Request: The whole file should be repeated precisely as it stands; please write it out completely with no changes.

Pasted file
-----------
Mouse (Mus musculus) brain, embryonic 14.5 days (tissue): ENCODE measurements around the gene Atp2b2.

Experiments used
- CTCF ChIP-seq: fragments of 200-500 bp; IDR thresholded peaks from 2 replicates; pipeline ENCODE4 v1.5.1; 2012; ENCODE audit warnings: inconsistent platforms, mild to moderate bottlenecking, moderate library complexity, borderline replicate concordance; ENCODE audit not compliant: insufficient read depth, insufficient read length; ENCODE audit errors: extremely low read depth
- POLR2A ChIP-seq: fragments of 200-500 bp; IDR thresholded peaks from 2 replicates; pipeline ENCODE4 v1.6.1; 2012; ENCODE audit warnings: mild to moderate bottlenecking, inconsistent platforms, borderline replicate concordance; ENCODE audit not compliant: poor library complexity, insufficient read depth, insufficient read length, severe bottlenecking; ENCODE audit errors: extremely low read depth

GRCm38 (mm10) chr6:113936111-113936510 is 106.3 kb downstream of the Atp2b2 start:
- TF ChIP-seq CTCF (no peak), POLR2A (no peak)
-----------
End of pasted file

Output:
Mouse (Mus musculus) brain, embryonic 14.5 days (tissue): ENCODE measurements around the gene Atp2b2.

Experiments used
- CTCF ChIP-seq: fragments of 200-500 bp; IDR thresholded peaks from 2 replicates; pipeline ENCODE4 v1.5.1; 2012; ENCODE audit warnings: inconsistent platforms, mild to moderate bottlenecking, moderate library complexity, borderline replicate concordance; ENCODE audit not compliant: insufficient read depth, insufficient read length; ENCODE audit errors: extremely low read depth
- POLR2A ChIP-seq: fragments of 200-500 bp; IDR thresholded peaks from 2 replicates; pipeline ENCODE4 v1.6.1; 2012; ENCODE audit warnings: mild to moderate bottlenecking, inconsistent platforms, borderline replicate concordance; ENCODE audit not compliant: poor library complexity, insufficient read depth, insufficient read length, severe bottlenecking; ENCODE audit errors: extremely low read depth

GRCm38 (mm10) chr6:113936111-113936510 is 106.3 kb downstream of the Atp2b2 start:
- TF ChIP-seq CTCF (no peak), POLR2A (no peak)